Liberia’s Child Prostitutes

By Clair MacDougall

MONROVIA, Liberia — Fourteen-year-old Jatu stands on the stoop of her one room zinc-roofed shack watching chubby teenage schoolgirls pass by. They have neatly braided hair and green tunics and their black school shoes click against the dusty uneven road of New Kru Town, a slum community in Monrovia.

Jatu’s tank top scoops low across her breasts, which have been pumped up with the help of extra padding in what’s known as an “iron-titty bra.” Her skin-tight leggings slide down her lower back. As the girls pass, she turns her head to hide the scars carved into the left side of her face, neck and shoulders that have grown with her since she was mowed down by a taxi at the age of 8. The driver ran from the car and left her for dead.

In recent weeks, the world’s attention has been focused on the horrific kidnapping of more than 270 schoolgirls in a remote corner of Nigeria. It has been shocked by the death sentence handed down by a Sudanese sharia court against a woman who is eight months pregnant for the crime of “apostasy.” But even in African nations that have adopted policies and laws aimed at empowering and protecting women and girls, violence against them remains a major challenge.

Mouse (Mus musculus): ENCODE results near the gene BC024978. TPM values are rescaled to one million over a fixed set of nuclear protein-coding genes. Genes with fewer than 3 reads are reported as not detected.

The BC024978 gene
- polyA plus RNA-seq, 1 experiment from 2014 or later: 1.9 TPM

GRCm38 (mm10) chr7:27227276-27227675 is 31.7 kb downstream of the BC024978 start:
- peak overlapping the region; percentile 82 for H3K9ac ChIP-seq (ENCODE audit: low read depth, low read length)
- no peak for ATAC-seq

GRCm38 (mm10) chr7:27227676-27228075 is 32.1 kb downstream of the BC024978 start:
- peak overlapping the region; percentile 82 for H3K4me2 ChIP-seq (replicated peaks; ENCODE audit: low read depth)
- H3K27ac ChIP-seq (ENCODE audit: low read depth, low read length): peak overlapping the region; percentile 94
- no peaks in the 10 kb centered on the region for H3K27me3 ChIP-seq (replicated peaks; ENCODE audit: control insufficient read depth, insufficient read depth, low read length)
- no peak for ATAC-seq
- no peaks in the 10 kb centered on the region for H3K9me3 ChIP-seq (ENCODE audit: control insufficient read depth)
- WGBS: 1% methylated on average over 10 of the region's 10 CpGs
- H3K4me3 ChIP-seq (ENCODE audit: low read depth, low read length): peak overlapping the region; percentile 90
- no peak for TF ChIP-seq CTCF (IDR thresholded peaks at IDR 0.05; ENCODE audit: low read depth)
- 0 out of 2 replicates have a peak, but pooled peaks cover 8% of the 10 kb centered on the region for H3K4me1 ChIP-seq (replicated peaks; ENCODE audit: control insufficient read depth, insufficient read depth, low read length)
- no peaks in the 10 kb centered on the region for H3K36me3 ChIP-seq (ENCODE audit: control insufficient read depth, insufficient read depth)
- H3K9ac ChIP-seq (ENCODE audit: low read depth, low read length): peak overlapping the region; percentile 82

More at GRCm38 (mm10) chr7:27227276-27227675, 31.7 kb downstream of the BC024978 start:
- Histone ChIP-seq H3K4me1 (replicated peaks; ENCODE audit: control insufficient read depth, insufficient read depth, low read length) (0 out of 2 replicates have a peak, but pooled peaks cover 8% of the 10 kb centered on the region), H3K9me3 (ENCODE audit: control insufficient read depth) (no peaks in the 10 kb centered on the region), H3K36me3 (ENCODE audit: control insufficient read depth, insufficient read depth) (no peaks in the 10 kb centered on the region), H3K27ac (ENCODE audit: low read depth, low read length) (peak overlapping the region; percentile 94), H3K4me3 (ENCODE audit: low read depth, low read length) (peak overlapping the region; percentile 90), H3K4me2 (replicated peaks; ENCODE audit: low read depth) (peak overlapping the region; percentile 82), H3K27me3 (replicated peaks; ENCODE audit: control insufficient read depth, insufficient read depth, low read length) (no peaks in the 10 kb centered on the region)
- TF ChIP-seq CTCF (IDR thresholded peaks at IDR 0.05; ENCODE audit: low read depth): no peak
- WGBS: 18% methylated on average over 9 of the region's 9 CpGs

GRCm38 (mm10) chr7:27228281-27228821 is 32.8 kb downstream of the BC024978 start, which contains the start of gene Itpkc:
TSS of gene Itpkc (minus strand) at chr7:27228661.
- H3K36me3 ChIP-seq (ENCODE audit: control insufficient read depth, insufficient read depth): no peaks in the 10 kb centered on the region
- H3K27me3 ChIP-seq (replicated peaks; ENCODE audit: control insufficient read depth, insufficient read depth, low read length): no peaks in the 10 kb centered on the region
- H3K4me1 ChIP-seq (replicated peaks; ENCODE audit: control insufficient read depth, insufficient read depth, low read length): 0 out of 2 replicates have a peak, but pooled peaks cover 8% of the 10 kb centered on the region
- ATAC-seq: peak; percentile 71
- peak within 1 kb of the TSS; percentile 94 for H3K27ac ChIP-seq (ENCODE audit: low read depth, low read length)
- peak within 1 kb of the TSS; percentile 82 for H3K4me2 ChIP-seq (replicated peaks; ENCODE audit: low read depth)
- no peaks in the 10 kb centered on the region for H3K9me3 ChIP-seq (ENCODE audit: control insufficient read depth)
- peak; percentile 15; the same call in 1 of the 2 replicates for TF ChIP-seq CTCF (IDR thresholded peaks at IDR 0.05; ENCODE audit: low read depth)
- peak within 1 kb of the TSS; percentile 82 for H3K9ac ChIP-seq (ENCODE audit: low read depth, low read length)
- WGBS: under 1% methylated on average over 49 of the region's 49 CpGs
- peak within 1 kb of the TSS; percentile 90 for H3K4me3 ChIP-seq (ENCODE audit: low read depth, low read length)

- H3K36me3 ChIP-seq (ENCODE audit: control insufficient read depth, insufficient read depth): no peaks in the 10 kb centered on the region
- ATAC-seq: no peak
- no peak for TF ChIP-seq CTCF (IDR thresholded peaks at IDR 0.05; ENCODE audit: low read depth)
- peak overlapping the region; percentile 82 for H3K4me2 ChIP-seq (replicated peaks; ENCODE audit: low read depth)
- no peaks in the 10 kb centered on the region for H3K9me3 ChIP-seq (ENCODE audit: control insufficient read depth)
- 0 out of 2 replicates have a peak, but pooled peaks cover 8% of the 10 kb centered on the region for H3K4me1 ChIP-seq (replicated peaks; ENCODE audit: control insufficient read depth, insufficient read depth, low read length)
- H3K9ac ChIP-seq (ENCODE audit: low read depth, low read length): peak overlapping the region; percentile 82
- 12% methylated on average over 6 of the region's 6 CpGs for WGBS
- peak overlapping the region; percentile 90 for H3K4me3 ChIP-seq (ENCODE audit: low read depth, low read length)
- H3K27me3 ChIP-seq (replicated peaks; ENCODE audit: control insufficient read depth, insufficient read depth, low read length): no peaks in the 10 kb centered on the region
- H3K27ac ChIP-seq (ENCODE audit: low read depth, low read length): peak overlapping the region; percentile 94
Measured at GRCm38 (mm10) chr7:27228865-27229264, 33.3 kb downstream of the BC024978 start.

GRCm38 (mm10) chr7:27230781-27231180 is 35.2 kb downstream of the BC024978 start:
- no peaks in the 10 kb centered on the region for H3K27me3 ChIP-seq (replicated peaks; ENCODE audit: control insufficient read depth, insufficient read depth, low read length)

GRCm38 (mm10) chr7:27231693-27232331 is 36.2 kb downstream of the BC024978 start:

Jatu’s life has been shaped by a series of quotidian injustices that are common for many Liberian girls. She left home at 11, conscious of becoming a burden on her single mother and three siblings. She says it was her choice. She was unable to pay school fees, so she dropped out and moved in with an older friend who introduced her to street prostitution. She was still only 11 when her friend took her to a club and introduced her to a couple of “boys.” They danced to music pounding from the crackling speakers, sipped beers and then parted. Her friend asked her to meet her at a nearby junction, but disappeared. Jatu walked out onto the dark road and was met by the two boys who said they had paid her friend to “have” her. Before she could argue, one held his hand over her mouth, as they both dragged her behind a car and raped her. They left her bleeding on the ground.

Jatu and her grandmother went to the police to report the attack, and were asked for 1,000 Liberian dollars (around $12 USD) to register the case. The police never found the boys. “They ate my money,” she says about the police. “I say to my grandma, ‘Forget about it.”

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Source: Globe Afrique Media

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About Cholo Brooks 5094 Articles
Joel Cholo Brooks is a Liberian journalist who previously worked for several international news outlets including the BBC African Service. He is the CEO of the Global News Network which publishes two local weeklies, The Star and The GNN-Liberia Newspapers. He is a member of the Press Union Of Liberia (PUL) since 1986, and several other international organizations of journalists.